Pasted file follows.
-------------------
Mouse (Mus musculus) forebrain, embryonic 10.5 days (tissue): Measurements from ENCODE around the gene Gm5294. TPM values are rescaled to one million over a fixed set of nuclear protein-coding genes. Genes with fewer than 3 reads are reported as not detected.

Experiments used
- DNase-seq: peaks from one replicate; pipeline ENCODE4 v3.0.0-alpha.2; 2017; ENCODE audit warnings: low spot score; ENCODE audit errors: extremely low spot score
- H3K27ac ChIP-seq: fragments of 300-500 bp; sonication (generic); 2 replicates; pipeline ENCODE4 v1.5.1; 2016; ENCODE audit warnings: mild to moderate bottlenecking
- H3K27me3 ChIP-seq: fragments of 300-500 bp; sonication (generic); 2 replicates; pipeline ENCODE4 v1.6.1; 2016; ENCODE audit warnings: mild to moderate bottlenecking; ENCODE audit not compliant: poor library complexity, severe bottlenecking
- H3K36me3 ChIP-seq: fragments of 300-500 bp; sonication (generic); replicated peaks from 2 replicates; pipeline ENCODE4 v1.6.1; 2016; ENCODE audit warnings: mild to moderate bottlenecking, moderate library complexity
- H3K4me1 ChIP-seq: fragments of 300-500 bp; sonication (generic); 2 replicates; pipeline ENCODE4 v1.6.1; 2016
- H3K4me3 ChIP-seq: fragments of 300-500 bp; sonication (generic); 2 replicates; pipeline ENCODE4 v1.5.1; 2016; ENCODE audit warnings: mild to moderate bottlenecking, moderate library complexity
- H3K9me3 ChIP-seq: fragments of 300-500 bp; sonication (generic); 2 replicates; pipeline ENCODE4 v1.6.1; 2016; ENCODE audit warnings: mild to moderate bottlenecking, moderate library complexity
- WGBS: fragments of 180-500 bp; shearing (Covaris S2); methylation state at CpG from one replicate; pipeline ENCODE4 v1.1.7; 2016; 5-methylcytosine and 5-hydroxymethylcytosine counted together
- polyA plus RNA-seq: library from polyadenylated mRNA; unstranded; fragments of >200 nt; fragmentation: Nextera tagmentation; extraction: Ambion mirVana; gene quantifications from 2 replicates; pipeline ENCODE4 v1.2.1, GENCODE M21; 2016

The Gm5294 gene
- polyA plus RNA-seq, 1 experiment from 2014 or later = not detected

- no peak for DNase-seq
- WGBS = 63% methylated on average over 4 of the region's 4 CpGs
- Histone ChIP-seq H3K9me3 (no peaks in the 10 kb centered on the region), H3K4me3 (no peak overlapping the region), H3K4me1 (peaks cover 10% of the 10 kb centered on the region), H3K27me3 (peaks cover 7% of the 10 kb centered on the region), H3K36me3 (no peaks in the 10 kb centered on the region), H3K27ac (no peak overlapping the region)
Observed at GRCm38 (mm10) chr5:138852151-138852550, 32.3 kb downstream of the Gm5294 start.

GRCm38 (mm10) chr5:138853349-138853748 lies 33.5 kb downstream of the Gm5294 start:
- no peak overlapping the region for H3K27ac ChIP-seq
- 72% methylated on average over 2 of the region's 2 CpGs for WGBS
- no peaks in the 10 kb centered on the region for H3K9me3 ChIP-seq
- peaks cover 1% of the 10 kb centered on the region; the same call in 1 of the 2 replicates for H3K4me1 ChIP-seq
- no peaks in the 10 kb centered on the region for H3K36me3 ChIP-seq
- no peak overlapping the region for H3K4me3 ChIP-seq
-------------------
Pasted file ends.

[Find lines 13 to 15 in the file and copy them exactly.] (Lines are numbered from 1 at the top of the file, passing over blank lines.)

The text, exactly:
- polyA plus RNA-seq, 1 experiment from 2014 or later = not detected

- no peak for DNase-seq
- WGBS = 63% methylated on average over 4 of the region's 4 CpGs